Mekong Airlines has confirmed it will begin internal and external flights in
July, while efforts to revive the Kingdom's insolvent national carrier seem to
Mekong Airlines will take delivery of its first two planes
soon, said head of marketing Ross Pollock, and plans to add three more by the
VIA Aviation Limited, a group of Australian aviation industry
veterans, owns 49 percent of the new airline, while Hun Kim Leng Investments,
which aviation observers said was connected to the Prime Minister's extended
family, will take the majority stake.
The airline's executive director
Ian Scheyer said he was "delighted" with the progress made over the last two
months. The company predicted the airline would fly up to 8,000 passengers in
its first month of operation, and around 29,000 by December this year. Mekong
Airlines aims to carry 1 million passengers annually by 2007.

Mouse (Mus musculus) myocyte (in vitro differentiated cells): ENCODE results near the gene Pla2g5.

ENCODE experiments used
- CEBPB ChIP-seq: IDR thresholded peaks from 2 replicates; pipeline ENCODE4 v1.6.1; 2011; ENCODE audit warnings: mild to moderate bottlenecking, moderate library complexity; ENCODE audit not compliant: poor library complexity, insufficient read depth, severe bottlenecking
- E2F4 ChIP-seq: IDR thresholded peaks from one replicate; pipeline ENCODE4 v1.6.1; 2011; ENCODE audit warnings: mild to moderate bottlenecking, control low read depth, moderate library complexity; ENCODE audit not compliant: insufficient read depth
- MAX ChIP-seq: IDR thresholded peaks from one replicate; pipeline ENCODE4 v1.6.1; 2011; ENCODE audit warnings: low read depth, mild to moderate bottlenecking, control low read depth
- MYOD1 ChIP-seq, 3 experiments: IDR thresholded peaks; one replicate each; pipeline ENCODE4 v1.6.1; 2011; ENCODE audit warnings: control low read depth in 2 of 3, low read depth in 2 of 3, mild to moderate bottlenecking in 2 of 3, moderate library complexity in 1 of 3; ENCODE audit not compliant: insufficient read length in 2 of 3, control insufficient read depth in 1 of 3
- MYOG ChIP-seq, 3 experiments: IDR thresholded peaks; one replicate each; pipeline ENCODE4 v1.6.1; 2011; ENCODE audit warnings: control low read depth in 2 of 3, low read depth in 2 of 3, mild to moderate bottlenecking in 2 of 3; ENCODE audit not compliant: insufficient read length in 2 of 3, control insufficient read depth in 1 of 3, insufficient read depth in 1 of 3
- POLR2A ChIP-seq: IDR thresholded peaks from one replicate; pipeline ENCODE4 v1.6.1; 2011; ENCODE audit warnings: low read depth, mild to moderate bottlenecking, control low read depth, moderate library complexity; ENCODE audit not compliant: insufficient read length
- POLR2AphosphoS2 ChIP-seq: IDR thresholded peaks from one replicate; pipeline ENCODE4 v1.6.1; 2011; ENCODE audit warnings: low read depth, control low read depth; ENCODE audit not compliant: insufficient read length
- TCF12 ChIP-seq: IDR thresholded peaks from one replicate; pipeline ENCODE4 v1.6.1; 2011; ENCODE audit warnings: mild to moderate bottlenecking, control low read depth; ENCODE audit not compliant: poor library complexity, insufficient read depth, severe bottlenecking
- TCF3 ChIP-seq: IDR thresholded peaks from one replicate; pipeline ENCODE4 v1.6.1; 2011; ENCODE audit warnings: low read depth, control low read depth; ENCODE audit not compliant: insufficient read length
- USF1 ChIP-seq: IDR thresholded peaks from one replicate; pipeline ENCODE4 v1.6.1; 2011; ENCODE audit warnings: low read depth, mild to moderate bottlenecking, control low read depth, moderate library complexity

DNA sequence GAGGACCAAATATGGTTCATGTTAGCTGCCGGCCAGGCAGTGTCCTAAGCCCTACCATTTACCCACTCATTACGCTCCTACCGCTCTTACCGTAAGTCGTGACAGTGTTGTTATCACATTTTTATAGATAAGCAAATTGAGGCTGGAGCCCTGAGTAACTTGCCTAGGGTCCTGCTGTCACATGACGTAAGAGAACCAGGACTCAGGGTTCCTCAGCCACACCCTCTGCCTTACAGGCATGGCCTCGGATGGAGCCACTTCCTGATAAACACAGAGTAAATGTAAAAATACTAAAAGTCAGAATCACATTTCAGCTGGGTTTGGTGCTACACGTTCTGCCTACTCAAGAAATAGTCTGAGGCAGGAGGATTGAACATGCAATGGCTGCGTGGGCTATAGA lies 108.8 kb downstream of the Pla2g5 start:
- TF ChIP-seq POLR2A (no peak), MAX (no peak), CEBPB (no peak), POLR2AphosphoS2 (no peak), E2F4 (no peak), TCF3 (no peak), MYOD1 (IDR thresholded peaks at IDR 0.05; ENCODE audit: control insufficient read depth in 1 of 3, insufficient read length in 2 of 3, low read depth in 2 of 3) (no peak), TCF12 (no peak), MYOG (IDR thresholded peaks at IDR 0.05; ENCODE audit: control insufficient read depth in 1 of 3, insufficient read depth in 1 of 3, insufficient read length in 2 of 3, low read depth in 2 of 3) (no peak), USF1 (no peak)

said planned future ag-reements with major airlines in hubs such as Hong Kong
and Singapore meant those figures were realistic.
accessibility of tourism markets has resulted in a major boost," he
Mekong Airlines stated it hoped to take advantage of the absence of
the bankrupt national carrier, Royal Air Cambodge (RAC), by including landing
slots at Siem Reap, Battambang, Bangkok, Ho Chi Minh City, Kuala Lumpur,
Singapore, Hong Kong, and Guangzhou.
RAC ceased operating in October 2001
to seek "a new financial situation" after reportedly running up debts of $30
million. Minister for the Council of Ministers, Sok An, who was brought in as
RAC's acting head last year, reportedly went to China in February to negotiate
the future of the company.
Hainan Air, in which American financier George
Soros has a stake, was thought to be interested in a joint venture with the
government, but RAC's domestic and international debts scuppered the
"Hainan did not reach an agreement with the Royal Government
because of [RAC's] many debts," said Long Chheng, deputy chief of cabinet at the
State Secretariat for Civil Aviation. He said an Australian investor met Sok An
in May, but decided against investing.
"If the government withdraws
[RAC's] debt, maybe companies will agree to buy it," said Chheng.